Seen & Heard – Weekend Edition

photo credit: VERONICA HENRI/Toronto Sun/$1.76 million dollars per year

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by mike in boston / @mikeinboston / hatemailaccount at gmail

 

Good morning sports media watchers. Dark days in the industry. I tried to find some good news stories to write about this weekend but came up mostly empty. As always, if you spot an error, inaccuracy, or issue, you can DM me (even if we’re not following each other) or email. I always respond. Once more into the fray …

 

This is the End, Part I

 

As everybody now knows, Postmedia undertook what looks like a death throe by merging various newsrooms, cutting various papers altogether, and slashing a number of departments including the sports section of the National Post. If this doesn’t turn things around the most reasonable next step is to sell off assets and declare bankruptcy. So there is more pain yet to come.

 

On some other day we will discuss how the newspaper industry ended up where it is, and whose fault all of this is. Simon Houpt in the Globe has a nice analysis of the broader social impact of these cuts. Gawker published a very compelling argument by Hamilton Nolan for why quality journalism depends on a fundamentally fragile business model. Given how many people are waking up on a Saturday with no job and a rough road ahead in finding another one, my focus will be on the human side of things rather to begin.

 

The first person I’d like to focus on is David Alter. He was let go by the FAN when they axed the full-time radio Leafs beat reporter position a few years ago (more on that below). From there he managed to land on his feet at MapleLeafs.com doing game recaps and other stories. Presumably he was happy to have another gig in the industry. Then he was offered a job at the National Post. The job was cut just 4 months after he was hired. You can read Alter’s reflections here.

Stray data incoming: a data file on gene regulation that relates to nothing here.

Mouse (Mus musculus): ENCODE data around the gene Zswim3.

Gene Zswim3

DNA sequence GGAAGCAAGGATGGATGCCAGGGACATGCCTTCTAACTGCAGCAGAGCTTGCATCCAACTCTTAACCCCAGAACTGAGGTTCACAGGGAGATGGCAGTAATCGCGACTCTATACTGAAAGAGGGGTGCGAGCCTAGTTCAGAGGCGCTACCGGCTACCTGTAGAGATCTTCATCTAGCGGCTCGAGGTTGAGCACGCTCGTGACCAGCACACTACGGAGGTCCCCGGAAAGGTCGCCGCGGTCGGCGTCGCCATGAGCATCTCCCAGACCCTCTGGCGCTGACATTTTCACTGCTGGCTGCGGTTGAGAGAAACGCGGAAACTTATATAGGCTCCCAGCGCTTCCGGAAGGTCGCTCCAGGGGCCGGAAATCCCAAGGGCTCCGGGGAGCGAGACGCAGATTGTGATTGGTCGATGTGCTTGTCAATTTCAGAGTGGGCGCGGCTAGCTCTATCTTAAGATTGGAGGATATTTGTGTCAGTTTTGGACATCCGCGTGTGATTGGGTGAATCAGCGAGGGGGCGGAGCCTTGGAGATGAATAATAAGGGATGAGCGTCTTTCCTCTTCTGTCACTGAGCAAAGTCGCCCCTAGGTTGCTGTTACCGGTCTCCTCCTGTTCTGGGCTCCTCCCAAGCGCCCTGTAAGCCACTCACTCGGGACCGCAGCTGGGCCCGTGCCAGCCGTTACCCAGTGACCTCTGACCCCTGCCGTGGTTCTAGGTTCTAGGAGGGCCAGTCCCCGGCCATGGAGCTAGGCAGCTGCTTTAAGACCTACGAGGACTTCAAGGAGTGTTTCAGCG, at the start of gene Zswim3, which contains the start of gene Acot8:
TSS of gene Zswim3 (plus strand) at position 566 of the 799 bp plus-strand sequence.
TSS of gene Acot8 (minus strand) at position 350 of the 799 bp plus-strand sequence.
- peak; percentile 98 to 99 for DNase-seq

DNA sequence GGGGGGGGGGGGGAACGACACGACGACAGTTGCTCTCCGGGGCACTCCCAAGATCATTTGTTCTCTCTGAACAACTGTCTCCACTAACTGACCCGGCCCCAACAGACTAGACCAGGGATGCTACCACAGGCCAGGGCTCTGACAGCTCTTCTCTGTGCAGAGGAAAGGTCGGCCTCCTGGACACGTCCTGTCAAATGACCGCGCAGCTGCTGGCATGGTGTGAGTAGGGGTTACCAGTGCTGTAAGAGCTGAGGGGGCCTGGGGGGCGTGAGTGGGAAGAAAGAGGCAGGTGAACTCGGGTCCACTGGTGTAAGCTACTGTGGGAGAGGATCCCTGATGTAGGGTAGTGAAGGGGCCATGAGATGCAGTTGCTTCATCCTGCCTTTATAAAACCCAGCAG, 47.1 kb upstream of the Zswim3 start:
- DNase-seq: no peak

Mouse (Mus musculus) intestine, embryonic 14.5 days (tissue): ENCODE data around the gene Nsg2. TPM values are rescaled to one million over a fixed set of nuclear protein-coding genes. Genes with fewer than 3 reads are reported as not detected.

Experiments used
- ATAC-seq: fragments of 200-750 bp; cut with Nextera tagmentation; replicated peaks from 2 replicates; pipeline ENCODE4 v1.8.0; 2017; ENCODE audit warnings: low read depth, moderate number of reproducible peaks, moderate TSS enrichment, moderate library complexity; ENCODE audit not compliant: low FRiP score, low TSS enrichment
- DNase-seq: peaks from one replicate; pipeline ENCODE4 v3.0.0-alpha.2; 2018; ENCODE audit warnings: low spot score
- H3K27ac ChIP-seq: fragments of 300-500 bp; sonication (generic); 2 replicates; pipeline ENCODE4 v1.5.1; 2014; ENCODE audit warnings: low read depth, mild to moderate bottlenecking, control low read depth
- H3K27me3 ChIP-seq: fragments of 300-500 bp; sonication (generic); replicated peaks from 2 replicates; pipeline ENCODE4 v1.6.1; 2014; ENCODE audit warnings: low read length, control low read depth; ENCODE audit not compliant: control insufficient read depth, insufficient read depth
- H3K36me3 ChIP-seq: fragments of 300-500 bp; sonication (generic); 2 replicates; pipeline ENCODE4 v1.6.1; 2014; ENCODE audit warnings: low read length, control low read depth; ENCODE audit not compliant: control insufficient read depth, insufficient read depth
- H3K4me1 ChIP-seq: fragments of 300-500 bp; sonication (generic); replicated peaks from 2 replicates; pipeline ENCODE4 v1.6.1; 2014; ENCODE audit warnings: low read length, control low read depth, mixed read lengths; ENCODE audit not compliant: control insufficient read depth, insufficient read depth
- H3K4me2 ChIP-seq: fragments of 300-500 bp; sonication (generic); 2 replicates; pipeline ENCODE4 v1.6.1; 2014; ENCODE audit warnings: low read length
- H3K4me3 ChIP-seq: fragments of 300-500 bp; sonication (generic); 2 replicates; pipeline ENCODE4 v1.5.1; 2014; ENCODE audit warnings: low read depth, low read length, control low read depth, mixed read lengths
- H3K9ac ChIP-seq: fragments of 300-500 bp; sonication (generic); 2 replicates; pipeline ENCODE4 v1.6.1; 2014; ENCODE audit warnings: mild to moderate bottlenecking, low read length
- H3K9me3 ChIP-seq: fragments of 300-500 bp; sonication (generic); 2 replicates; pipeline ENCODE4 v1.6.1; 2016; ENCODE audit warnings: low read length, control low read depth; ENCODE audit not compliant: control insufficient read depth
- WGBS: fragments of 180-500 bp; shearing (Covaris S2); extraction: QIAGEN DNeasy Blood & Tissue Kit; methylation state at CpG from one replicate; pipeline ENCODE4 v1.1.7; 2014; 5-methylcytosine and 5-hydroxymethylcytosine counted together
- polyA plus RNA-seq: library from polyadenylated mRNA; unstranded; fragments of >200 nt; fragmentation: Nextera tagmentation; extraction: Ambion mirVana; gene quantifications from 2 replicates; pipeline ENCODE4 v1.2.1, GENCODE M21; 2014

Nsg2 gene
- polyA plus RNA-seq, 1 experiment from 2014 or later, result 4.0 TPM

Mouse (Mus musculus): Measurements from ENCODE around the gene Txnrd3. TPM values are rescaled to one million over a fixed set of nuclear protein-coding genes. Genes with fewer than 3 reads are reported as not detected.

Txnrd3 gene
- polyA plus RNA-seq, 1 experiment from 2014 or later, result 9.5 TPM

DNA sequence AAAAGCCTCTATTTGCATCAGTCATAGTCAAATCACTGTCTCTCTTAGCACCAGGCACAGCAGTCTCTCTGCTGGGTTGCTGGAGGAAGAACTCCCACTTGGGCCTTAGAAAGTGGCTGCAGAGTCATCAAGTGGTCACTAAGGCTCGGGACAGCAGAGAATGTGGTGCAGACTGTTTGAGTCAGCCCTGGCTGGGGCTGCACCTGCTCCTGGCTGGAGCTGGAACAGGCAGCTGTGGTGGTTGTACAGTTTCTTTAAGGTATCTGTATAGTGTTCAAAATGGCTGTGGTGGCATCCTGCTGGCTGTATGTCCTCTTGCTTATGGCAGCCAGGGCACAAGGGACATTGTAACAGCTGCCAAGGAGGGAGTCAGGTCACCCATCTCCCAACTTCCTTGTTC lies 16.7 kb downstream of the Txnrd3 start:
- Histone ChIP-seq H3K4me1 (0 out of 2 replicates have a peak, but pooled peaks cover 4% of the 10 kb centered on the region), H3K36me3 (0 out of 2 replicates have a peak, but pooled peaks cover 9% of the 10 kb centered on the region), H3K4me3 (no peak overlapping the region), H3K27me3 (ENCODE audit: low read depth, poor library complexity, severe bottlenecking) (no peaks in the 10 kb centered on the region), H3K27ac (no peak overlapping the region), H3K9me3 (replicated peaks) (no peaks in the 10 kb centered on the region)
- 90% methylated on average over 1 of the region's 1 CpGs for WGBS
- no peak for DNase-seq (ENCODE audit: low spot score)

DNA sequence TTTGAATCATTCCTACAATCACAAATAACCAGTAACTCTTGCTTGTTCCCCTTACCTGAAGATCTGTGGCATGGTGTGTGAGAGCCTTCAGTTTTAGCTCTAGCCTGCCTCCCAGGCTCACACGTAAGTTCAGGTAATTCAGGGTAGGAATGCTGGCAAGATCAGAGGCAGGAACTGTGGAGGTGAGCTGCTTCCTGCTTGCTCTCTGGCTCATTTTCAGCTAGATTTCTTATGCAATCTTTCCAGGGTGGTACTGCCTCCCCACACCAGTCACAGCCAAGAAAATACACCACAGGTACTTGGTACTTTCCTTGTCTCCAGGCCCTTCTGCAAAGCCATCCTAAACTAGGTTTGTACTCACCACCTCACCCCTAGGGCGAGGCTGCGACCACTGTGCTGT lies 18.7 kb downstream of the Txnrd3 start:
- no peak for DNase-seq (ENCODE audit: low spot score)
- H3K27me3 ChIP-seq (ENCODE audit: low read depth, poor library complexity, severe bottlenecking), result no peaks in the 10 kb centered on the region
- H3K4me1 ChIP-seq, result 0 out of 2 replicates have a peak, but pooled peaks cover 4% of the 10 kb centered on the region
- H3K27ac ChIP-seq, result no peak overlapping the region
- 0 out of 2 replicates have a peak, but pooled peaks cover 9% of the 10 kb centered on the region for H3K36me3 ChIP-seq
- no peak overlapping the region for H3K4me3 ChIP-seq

Here is what I’d like to point out: it strains credulity to suggest that the plan to cut the Post’s sports section was not being considered when Alter was hired away from his existing job. I am not suggesting that whoever hired him maliciously withheld any information. Rather, the people at the very top allowed the paper to fill vacant positions without giving any direction that priority be given to applicants who are not currently employed.

 

Put yourself in Alter’s shoes: you would never have left your old job for a 4 month contract at the Post. But now your old job has been filled (by Adam Proteau) and you’re back to square one. The human cost here is pretty high, and there is no indication that anyone at Postmedia gave it any thought. This strikes me as vile.

 

 

Case 2: John Lott. Per this tweet, he was told to file his work as usual on Tuesday only to find out late that evening that he was indeed part of the cuts. (This is how I’m interpreting things, since the Lott firing was not announced when the others were.) This isn’t quite as bad as George Sr. having the staff load all the office computers into a truck and then announcing they are all fired, but again here there is a more humane option that was neglected. Why not tell Lott to stop working until all the cuts are announced? Why not call him back to the office as soon as the news started breaking?